“It all began in the early 1920s in Vienna. Wilhelm Reich was not only a young student of Freud’s… But the father of psychoanalysis himself called him: ‘Der beste Kopfe.’ “The Best Mind in Psychoanalysis.” His ideas were so brilliant that already at the age of 22 – well before finishing his studies – Freud introduced him to work as a Psychoanalyst.”
This pops up in my FB-feed (an ad for something called “Metameric massage”). I don’t know much about Wilhelm Reich, hardly anything at all, other than that he somehow derailed later in in his career.
But It gets me starting to think about genius and madness. I recently got reminded of another of those freethinking pioneers, R. D. Laing, who also derailed, disappeared, and whose work has long been in the psychiatric-therapeutic freezer. But is being taught again today.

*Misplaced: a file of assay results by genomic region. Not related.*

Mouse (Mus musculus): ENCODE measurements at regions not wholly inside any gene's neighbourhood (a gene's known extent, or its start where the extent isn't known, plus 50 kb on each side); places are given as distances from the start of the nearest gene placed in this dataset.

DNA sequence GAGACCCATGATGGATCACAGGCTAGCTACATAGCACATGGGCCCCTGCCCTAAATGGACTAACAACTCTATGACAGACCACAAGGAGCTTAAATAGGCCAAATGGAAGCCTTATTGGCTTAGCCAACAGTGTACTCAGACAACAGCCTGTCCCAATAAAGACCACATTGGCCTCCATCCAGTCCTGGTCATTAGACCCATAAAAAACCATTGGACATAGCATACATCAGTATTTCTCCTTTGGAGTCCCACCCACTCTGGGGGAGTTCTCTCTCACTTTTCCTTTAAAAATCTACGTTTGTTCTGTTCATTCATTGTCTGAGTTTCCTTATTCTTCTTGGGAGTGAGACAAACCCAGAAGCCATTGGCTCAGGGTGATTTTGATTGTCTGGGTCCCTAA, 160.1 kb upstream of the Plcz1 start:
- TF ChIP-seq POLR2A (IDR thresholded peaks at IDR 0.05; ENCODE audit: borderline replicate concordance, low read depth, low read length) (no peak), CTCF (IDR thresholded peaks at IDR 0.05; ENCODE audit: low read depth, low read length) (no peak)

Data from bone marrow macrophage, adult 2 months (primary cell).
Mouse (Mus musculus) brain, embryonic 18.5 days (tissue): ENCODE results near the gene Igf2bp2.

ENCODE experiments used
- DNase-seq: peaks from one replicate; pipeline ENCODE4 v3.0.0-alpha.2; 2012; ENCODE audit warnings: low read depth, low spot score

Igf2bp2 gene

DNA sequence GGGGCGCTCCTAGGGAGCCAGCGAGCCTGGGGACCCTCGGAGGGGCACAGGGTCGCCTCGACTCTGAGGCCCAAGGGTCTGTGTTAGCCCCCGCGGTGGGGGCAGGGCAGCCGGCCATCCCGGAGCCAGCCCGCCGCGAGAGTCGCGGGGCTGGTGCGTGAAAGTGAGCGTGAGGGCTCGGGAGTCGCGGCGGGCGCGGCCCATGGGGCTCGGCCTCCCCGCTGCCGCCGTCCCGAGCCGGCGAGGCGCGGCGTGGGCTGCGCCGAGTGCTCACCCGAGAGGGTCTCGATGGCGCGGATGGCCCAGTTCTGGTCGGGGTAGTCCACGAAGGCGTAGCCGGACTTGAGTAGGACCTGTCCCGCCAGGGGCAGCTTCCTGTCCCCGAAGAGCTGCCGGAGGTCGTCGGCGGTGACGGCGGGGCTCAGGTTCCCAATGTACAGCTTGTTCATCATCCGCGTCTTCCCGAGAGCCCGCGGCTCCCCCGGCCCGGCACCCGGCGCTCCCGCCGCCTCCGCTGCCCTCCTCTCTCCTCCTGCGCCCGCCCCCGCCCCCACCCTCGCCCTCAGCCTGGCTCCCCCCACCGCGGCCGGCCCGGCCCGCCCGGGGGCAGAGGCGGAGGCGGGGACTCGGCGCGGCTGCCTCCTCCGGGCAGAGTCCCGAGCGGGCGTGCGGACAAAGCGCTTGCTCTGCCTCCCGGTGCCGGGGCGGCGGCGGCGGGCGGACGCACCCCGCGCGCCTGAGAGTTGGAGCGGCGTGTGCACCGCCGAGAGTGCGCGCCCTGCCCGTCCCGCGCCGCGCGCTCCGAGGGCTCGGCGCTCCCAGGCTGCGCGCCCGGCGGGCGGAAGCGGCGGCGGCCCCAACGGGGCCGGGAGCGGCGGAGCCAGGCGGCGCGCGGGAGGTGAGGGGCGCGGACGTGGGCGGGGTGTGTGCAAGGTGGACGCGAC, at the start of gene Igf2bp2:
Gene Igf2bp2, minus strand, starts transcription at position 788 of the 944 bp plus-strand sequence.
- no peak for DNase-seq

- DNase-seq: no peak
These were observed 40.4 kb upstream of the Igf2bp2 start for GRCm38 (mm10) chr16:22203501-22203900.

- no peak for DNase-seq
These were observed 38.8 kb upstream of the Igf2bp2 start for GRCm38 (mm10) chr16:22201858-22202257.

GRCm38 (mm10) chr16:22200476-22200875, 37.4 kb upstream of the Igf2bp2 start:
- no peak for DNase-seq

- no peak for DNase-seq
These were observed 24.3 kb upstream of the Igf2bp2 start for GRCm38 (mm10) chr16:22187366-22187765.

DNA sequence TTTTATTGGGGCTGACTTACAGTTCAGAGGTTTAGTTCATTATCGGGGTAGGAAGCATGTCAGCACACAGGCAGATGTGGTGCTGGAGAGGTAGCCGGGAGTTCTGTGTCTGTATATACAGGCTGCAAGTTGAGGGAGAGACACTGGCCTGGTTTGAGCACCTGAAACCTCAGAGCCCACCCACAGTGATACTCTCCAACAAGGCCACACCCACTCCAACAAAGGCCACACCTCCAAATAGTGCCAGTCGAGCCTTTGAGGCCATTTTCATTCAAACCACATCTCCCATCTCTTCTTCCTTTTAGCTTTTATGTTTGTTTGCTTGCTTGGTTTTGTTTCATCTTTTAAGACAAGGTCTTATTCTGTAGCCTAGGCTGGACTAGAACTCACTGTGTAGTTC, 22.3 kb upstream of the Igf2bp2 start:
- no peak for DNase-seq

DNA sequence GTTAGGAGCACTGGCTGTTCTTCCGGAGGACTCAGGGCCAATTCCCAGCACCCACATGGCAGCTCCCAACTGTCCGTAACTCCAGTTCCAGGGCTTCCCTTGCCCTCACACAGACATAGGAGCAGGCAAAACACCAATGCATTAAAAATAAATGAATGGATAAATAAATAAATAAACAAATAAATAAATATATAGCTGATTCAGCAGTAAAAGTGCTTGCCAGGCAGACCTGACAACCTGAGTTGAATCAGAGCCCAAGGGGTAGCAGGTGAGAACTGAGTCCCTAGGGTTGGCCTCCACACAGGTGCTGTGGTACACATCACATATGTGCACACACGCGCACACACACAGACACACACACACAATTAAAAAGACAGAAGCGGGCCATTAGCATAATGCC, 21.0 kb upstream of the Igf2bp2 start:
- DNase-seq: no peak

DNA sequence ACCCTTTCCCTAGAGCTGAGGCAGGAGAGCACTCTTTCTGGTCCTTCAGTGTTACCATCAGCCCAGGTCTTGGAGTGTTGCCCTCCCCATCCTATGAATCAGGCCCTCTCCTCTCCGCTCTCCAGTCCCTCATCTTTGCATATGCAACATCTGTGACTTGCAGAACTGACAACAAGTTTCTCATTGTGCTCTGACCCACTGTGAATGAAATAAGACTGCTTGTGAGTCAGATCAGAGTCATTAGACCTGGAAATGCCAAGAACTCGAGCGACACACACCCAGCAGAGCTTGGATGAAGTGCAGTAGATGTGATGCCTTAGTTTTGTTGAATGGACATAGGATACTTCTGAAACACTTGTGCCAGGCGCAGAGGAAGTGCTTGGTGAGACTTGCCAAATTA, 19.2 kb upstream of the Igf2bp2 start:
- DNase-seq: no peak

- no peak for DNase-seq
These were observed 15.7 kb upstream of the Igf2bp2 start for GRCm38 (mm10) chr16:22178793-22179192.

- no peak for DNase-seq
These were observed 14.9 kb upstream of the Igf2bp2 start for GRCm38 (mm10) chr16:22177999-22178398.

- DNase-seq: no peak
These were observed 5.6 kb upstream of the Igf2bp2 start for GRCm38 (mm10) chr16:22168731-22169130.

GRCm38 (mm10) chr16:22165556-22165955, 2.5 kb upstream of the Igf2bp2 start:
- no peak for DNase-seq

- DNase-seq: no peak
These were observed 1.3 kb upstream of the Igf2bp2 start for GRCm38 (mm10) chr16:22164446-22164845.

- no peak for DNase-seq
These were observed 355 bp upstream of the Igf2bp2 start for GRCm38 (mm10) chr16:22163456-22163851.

Yes, Madness and Genius, how they are connected. I think something that many of the pioneers, the founders of different schools, etc, in the world of psychology (I limit my thoughts to that) had in common, is that they somehow have been troubled souls. “Cross-border.” But what’s underneath this? What does their desire to transcend boundaries come of?
I often think it must have had something to do with their early upbringing. A sort of imbalance, actually. How they have had it with mom and dad (or equivalent), simply put. Reasonably harmonious individuals, who have found their (psychologically) place in the world rarely have what it takes. They rarely have that itch to make revenge or make their mark on the world, to rebel against establishments & authorities. They seldom have this deep experience that you have something unique to come up with, something that you obviously need to manifest.
So, that it’s really a defect or wound, a developmental psychological flaw in them, that drives them… They can achieve great things, find truths, make important contributions. But basically or in some respects, at least in the beginning, they often are “sicker” than average.